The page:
The Democrats are liberals, and therefore cannot unify people who are fragmented. That's the job of conservatives, who are more attuned to building teams, solidarity, and hierarchy. Liberals specialize in providing care and making things fair -- among members of the in-group.
Scandinavia used to dole out all kinds of things, when it was mostly unified Nords. And back when America had unified nationally, the New Deal Democrats handed out all kinds of things.
But if immigration levels had remained as sky-high as they were during the Gilded Age, there would have been no fellow-feeling for "my fellow Americans," and the New Deal would have been inconceivable.
Republicans unite the people to topple the plutocracy, and then Democrats figure out how to disburse the spoils of new-found egalitarianism.
"Since working and middle class whites is not a big enough coalition, Trump will eventually need to appeal in a significant way to Hispanics."ReplyDelete
Brilliant strategy -- appeal to the group *least* likely to vote, even the ones who can legally do so.
Non-plutocratic whites are still a majority of the electorate, and will be even more so when they feel there's a choice that truly represents them. So guess again, dipshit -- provided he isn't obstructed for the nomination, Trump is going to dominate.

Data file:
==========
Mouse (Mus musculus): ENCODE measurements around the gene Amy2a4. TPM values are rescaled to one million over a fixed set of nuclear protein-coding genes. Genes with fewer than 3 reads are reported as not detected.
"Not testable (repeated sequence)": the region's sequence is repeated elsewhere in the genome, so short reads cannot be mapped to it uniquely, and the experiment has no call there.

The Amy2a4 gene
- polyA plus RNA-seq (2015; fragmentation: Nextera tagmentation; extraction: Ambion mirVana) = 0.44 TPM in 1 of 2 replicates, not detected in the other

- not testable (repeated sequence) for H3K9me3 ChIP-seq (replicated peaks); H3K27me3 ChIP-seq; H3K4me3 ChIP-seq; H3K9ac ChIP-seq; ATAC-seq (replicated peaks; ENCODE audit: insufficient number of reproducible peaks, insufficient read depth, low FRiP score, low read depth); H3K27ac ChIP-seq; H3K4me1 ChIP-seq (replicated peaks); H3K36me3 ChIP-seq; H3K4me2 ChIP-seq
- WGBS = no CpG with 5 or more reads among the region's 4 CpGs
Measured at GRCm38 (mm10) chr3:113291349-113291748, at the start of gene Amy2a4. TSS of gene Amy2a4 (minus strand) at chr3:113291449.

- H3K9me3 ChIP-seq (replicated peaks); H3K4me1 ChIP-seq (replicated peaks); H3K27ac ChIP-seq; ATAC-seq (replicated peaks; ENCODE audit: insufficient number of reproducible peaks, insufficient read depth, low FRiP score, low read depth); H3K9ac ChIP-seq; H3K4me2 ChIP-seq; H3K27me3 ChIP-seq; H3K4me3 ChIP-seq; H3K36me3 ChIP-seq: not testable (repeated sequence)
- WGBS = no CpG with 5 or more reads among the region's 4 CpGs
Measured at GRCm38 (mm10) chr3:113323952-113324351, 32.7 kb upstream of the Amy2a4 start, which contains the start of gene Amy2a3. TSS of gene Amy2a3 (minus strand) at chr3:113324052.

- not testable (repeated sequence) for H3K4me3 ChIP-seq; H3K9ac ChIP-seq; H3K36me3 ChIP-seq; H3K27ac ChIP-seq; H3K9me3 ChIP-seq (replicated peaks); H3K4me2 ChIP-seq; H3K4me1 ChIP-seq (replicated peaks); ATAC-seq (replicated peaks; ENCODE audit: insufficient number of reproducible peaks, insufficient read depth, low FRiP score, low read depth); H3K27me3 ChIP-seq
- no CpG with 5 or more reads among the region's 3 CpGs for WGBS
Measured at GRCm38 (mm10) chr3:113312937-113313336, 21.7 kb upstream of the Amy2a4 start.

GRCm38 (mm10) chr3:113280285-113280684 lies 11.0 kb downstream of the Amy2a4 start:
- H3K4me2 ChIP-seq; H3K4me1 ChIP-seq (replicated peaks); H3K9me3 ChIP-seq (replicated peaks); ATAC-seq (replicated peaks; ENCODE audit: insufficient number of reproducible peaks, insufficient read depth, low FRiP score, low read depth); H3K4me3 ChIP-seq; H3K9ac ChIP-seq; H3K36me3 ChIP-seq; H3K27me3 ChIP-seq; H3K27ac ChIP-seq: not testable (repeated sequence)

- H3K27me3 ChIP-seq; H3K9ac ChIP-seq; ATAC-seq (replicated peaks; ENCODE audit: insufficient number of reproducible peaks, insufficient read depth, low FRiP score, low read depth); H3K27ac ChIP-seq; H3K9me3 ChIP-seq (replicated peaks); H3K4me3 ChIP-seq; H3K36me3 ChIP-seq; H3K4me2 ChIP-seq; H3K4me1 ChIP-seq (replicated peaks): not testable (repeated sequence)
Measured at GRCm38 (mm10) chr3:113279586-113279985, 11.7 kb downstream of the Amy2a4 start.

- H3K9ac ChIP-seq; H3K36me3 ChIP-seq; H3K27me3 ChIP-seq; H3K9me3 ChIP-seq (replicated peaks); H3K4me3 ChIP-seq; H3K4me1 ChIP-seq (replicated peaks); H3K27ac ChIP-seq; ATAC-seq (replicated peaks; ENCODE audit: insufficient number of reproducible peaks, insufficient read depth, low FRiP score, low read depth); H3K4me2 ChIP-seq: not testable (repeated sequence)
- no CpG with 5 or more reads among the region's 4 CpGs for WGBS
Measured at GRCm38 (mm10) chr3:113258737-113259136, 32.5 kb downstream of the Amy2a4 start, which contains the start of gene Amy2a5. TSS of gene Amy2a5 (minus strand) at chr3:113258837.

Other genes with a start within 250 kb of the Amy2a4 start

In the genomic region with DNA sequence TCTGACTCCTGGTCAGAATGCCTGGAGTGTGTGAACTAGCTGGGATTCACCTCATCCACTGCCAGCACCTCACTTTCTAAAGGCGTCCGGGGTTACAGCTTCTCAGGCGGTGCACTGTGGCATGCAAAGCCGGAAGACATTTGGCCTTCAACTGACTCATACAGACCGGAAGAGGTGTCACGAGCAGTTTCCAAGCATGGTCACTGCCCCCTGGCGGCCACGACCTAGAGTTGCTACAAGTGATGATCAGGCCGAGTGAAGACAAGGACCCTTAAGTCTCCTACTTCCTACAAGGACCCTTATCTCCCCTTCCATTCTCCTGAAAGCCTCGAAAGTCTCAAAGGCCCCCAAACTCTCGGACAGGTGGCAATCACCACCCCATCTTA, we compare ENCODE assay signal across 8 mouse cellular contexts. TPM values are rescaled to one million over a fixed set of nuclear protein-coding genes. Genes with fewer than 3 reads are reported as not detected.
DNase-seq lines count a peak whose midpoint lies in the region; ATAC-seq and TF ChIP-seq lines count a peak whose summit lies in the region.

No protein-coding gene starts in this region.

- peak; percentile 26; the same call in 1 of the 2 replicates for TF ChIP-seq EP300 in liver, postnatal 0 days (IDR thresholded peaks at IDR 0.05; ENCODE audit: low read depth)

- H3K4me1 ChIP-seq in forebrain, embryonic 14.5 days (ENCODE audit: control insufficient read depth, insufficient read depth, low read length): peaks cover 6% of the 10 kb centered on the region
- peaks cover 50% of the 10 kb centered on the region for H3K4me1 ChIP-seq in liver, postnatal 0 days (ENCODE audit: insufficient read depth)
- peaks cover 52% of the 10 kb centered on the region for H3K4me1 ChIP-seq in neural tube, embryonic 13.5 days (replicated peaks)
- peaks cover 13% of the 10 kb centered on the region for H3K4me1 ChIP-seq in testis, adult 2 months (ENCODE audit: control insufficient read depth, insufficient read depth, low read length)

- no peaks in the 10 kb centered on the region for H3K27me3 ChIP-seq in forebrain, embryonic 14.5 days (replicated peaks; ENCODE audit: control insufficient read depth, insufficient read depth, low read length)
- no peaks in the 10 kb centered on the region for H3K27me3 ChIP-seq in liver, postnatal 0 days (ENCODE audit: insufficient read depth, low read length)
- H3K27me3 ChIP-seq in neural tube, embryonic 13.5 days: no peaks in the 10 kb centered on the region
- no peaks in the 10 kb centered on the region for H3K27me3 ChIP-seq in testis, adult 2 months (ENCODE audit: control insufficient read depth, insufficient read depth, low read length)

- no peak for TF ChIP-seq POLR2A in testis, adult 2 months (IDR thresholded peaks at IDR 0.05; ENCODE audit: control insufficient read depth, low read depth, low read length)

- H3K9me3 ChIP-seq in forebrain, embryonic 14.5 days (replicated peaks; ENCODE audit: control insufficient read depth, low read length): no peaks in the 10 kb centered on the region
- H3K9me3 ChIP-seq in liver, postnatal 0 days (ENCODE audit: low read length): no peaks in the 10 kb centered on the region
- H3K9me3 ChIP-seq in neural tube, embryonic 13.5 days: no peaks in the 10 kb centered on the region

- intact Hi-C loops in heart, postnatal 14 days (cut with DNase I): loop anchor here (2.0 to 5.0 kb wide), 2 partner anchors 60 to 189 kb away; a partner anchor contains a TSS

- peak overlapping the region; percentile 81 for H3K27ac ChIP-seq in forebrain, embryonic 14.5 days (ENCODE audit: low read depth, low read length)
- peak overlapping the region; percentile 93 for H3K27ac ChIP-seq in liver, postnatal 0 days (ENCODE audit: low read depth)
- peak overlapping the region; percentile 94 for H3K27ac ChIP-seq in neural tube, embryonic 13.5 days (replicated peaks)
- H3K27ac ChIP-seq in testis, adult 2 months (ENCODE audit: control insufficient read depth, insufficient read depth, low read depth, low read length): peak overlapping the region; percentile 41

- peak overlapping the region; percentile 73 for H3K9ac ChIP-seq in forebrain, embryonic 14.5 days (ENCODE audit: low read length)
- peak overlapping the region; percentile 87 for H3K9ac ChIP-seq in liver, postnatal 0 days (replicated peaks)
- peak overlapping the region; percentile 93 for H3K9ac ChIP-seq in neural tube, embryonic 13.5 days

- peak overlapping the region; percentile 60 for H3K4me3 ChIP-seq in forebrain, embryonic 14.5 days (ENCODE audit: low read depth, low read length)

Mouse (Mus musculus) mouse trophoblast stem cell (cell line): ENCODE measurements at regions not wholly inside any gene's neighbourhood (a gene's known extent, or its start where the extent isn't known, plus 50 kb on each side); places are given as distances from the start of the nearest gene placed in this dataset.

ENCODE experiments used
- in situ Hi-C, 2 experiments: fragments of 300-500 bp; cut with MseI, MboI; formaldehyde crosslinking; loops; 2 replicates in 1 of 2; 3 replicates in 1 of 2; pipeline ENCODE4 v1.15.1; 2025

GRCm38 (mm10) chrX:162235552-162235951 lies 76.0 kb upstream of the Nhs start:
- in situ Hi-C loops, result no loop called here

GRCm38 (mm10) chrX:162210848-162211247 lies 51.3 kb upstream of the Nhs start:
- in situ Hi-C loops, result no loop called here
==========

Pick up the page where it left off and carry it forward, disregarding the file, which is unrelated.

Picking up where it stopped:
Incidentally, he'll pick up a decent chunk of Hispanics and more so blacks, but he's going to prove the cuckservative conventional wisdom wrong once again. Aztecs schmaztecs.
"I wonder if the 1975-1995 culture wars period was somehow related to economic cycles."ReplyDelete
I meant that there was 20 years between peaks -- the counter-culture war of 1968-73, then falling off after that through most of the '80s, and another spike around 1991-95. After another falling off / lull during the 2000s, it's back again during the 2010s.
"Plus, Prohibition and women's rights took place when America was more culturally unified, more similar to the late 50s and 60s than 1975-1995."ReplyDelete
Well, there was a whole 'nother Bill of Rights that was ratified during the Great Compression -- the 16th-26th amendments.
The only ones that the long Gilded Age added to the Constitution were the slavery-related amendments 13-15.
The previous era of falling competitiveness -- Jeffersonianism through the Era of Good Feelings -- didn't add much either (11 and 12), but then it was so early after the Revolution and must not have seemed like there were any major wrinkles that still needed to be ironed out.
If the Great Compression is any guide to what lays ahead of us (granted, a good 20 years after Trump's election), we're in for another round of amendments to make things fairer to members of the in-group, once we get all of the outsiders back to where they came from.